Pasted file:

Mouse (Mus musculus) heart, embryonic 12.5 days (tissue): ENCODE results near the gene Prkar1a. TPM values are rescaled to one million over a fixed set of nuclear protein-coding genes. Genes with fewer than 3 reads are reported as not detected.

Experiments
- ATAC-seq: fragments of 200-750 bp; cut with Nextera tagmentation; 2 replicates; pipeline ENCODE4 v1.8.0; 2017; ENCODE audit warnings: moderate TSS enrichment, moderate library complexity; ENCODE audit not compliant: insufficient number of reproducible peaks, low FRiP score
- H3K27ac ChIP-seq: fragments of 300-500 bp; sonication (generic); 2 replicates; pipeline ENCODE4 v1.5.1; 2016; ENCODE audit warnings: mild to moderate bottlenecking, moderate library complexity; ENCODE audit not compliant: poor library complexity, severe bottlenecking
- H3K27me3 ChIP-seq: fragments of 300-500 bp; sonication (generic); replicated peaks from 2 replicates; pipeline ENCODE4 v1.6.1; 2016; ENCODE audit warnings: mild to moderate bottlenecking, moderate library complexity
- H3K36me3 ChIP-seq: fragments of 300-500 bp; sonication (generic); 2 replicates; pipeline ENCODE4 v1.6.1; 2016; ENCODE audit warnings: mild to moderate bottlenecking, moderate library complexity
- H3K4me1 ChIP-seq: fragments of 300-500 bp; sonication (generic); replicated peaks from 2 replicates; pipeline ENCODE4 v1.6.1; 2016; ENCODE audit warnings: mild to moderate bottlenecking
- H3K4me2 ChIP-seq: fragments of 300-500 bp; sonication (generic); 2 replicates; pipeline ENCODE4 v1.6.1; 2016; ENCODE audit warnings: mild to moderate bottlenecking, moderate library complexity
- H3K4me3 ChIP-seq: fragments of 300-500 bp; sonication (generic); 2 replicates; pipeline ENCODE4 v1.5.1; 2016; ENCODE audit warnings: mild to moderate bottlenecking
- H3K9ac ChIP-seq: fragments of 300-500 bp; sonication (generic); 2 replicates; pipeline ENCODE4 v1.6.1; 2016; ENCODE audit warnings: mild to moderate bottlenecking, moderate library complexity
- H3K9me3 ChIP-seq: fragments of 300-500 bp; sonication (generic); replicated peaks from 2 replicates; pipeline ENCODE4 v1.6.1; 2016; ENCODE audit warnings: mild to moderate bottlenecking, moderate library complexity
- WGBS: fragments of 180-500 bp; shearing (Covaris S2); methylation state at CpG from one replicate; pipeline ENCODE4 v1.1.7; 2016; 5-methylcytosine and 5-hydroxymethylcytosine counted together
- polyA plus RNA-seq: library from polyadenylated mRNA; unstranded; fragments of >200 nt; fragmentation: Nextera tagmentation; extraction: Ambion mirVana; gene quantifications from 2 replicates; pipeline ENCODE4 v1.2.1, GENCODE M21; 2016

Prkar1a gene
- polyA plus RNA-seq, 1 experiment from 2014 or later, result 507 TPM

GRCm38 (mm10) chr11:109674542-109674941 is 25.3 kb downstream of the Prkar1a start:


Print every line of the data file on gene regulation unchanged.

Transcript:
Mouse (Mus musculus) heart, embryonic 12.5 days (tissue): ENCODE results near the gene Prkar1a. TPM values are rescaled to one million over a fixed set of nuclear protein-coding genes. Genes with fewer than 3 reads are reported as not detected.

Experiments
- ATAC-seq: fragments of 200-750 bp; cut with Nextera tagmentation; 2 replicates; pipeline ENCODE4 v1.8.0; 2017; ENCODE audit warnings: moderate TSS enrichment, moderate library complexity; ENCODE audit not compliant: insufficient number of reproducible peaks, low FRiP score
- H3K27ac ChIP-seq: fragments of 300-500 bp; sonication (generic); 2 replicates; pipeline ENCODE4 v1.5.1; 2016; ENCODE audit warnings: mild to moderate bottlenecking, moderate library complexity; ENCODE audit not compliant: poor library complexity, severe bottlenecking
- H3K27me3 ChIP-seq: fragments of 300-500 bp; sonication (generic); replicated peaks from 2 replicates; pipeline ENCODE4 v1.6.1; 2016; ENCODE audit warnings: mild to moderate bottlenecking, moderate library complexity
- H3K36me3 ChIP-seq: fragments of 300-500 bp; sonication (generic); 2 replicates; pipeline ENCODE4 v1.6.1; 2016; ENCODE audit warnings: mild to moderate bottlenecking, moderate library complexity
- H3K4me1 ChIP-seq: fragments of 300-500 bp; sonication (generic); replicated peaks from 2 replicates; pipeline ENCODE4 v1.6.1; 2016; ENCODE audit warnings: mild to moderate bottlenecking
- H3K4me2 ChIP-seq: fragments of 300-500 bp; sonication (generic); 2 replicates; pipeline ENCODE4 v1.6.1; 2016; ENCODE audit warnings: mild to moderate bottlenecking, moderate library complexity
- H3K4me3 ChIP-seq: fragments of 300-500 bp; sonication (generic); 2 replicates; pipeline ENCODE4 v1.5.1; 2016; ENCODE audit warnings: mild to moderate bottlenecking
- H3K9ac ChIP-seq: fragments of 300-500 bp; sonication (generic); 2 replicates; pipeline ENCODE4 v1.6.1; 2016; ENCODE audit warnings: mild to moderate bottlenecking, moderate library complexity
- H3K9me3 ChIP-seq: fragments of 300-500 bp; sonication (generic); replicated peaks from 2 replicates; pipeline ENCODE4 v1.6.1; 2016; ENCODE audit warnings: mild to moderate bottlenecking, moderate library complexity
- WGBS: fragments of 180-500 bp; shearing (Covaris S2); methylation state at CpG from one replicate; pipeline ENCODE4 v1.1.7; 2016; 5-methylcytosine and 5-hydroxymethylcytosine counted together
- polyA plus RNA-seq: library from polyadenylated mRNA; unstranded; fragments of >200 nt; fragmentation: Nextera tagmentation; extraction: Ambion mirVana; gene quantifications from 2 replicates; pipeline ENCODE4 v1.2.1, GENCODE M21; 2016

Prkar1a gene
- polyA plus RNA-seq, 1 experiment from 2014 or later, result 507 TPM

GRCm38 (mm10) chr11:109674542-109674941 is 25.3 kb downstream of the Prkar1a start: